Posted by: Bruce Black | August 1, 2011

The Process of Noticing

On my way to the airport last month, I was looking forward to time alone on the flight to work on a new project.

But when I reached the gate, I found two of my neighbors who were scheduled to take the same flight.

So, instead of writing, I ended up talking to them.

It was lovely to find friends at the gate, but I had to remind myself to stop wishing I could be alone, writing. That was the challenge. Could I stay in the moment talking to friends rather than wishing that I was doing something else?

It’s a challenge to be present in each moment, and noticing my feelings of impatience and frustration that morning helped me see how I was missing the moment.

How do we begin to notice each moment of our life?

Each time I step onto my mat to practice, I’m reminded to pay greater attention to each moment.

In Savasana, I lie on my back and listen to the instructor encourage us to let our heels and hips sink into the earth, to let our lips part, to release the tension in the corners of our lips and eyes.

I begin to scan my body in Child Pose, to notice how my neck might feel in Triangle, or how my back might feel in an Intense Forward Bend. Do I feel tense? Stressed? Relaxed?

These questions seep into my life off the mat.

At lunch with a friend or driving to work, I notice when I feel tense or stressed, and I try to relax and ask myself what is causing the tension.

The process of noticing helps me better understand my response in certain situations, such as why I might snap at my daughter when I find her unwashed dishes in the sink, or why I become upset when my wife leaves her teacup on the counter after breakfast instead of putting it in the dishwasher.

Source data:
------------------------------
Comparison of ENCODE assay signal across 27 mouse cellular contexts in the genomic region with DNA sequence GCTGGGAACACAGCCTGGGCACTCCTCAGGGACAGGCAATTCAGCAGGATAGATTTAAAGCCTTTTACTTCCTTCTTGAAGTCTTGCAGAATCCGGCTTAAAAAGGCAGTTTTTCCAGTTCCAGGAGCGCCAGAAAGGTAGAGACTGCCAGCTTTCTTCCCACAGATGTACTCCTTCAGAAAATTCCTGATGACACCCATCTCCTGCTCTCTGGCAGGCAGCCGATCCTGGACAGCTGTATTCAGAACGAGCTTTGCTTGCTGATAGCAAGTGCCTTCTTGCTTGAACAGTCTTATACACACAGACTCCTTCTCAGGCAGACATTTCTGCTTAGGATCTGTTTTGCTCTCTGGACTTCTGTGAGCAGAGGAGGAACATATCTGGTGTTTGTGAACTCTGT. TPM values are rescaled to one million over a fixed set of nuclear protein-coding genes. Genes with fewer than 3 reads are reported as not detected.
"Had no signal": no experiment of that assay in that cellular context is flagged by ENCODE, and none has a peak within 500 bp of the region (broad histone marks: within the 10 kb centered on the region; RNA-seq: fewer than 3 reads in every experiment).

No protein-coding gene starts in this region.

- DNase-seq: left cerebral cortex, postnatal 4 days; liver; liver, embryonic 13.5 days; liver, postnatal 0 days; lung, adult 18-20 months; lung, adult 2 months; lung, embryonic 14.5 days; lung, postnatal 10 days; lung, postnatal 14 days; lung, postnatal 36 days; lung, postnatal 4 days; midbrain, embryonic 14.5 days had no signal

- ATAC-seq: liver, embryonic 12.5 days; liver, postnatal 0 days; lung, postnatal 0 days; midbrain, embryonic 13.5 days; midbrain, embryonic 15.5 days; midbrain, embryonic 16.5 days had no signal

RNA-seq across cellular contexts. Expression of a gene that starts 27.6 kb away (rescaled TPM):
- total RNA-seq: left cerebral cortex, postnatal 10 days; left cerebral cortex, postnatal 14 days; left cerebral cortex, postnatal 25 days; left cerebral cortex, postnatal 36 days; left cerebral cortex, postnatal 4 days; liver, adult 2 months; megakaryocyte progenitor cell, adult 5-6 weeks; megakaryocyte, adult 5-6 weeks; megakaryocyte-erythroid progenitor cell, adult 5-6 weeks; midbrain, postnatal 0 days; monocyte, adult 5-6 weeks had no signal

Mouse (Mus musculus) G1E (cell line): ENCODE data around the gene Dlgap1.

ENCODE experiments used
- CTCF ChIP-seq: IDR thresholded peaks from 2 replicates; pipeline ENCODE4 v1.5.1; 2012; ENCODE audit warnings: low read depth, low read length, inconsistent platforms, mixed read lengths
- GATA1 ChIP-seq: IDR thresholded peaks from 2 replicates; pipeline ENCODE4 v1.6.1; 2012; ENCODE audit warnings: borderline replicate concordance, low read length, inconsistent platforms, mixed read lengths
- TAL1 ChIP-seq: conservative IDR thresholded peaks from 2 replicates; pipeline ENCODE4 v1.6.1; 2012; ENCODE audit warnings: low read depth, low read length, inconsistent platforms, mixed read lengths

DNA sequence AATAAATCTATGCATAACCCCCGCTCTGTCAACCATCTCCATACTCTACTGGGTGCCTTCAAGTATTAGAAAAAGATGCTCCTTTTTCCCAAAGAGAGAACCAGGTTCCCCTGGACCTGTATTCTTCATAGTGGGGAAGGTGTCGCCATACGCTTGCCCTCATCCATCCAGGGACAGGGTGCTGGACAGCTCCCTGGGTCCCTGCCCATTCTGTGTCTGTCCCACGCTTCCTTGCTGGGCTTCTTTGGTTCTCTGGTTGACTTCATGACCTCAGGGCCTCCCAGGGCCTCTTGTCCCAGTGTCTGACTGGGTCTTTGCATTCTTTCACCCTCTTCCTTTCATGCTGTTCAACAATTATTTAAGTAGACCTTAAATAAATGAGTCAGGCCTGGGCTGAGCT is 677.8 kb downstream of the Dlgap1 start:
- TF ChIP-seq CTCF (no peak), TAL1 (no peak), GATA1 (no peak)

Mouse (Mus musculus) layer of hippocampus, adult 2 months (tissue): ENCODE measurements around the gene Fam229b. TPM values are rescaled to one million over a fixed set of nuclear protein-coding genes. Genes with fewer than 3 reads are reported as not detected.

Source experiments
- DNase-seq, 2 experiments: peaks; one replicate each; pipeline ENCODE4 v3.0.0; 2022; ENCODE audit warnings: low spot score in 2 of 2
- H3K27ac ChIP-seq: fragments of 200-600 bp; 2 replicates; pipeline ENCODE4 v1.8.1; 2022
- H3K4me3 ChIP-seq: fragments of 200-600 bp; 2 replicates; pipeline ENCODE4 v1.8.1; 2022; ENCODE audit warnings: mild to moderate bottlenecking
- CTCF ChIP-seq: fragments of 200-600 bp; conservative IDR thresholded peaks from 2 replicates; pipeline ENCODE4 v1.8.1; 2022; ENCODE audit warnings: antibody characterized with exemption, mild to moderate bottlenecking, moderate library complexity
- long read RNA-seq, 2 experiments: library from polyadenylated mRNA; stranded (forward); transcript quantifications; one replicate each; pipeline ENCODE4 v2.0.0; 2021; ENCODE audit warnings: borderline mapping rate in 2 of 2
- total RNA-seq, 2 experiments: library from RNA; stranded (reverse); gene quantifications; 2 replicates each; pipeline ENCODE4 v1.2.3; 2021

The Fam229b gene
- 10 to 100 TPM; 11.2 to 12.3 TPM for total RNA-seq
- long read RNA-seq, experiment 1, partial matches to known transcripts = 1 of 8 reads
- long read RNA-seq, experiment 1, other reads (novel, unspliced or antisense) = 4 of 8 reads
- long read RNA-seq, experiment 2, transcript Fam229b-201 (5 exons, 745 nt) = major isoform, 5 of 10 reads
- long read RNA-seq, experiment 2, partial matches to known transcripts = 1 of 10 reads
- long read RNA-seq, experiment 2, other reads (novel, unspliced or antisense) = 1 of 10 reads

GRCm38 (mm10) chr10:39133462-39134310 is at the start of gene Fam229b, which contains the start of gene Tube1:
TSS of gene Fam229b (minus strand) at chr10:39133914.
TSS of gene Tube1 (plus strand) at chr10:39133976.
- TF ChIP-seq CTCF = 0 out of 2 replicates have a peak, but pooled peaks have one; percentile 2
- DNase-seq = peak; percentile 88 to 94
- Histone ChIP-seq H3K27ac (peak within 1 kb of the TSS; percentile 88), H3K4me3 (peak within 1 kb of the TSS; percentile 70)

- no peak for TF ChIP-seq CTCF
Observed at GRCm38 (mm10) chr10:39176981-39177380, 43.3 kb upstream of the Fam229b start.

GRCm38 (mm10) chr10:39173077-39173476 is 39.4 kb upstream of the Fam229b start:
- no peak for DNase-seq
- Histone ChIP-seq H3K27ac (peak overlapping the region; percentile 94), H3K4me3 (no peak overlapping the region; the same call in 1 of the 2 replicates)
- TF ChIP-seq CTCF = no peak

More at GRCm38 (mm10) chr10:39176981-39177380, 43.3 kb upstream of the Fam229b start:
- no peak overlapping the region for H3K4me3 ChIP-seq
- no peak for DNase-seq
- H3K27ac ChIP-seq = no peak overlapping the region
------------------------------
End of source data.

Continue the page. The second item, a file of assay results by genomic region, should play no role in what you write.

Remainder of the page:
Yoga teaches me to ask these questions and to notice when I need to ask them.

On the mat, each pose helps me notice how my body feels. Do I feel resentful when we do backbends because my upper back is so rigid? Do I welcome hip openers because I find them so restful?

Noticing how I respond to these poses helps me move into them with greater ease and skill.

Over time the skill of noticing how I feel in a pose flows naturally into my daily life.

Each moment gives us a new opportunity to notice where (and who) we are as each pose of our life unfolds.

Practice Journal:

How can you become more aware of each moment of your life? How can you learn to notice the smallest details so you can live each moment more fully?

Try starting with the sound of your breath. Sit in a comfortable position and listen to the sound your breath makes as you inhale and exhale. Feel your chest rise and fall. Notice the way your body shifts with each breath. And then close your eyes and notice how shutting your eyes can make you more alert to the sounds around you. What do you hear? Can you stay in the moment or does your mind wander?

Afterward, use your journal to record what you may have noticed and how closing your eyes may have helped increase your ability to move into the moment more fully.

And after your practice, try noticing how you feel at different moments during your day–while sitting at your desk, while driving, while talking to your mother or sister or brother. How do you feel in the moment? And does noticing how you feel help bring you more fully into the moment?

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Responses

  1. This situation is a good example of how to deal with an inner conflict when our agenda is interrupted or our needs are not being met. Noticing. Noticing when something is wrong in relating to life and practice.
    A good reminder and teaching on not only being present to the moment, but also on making a choice.
    Thank you, Bruce.


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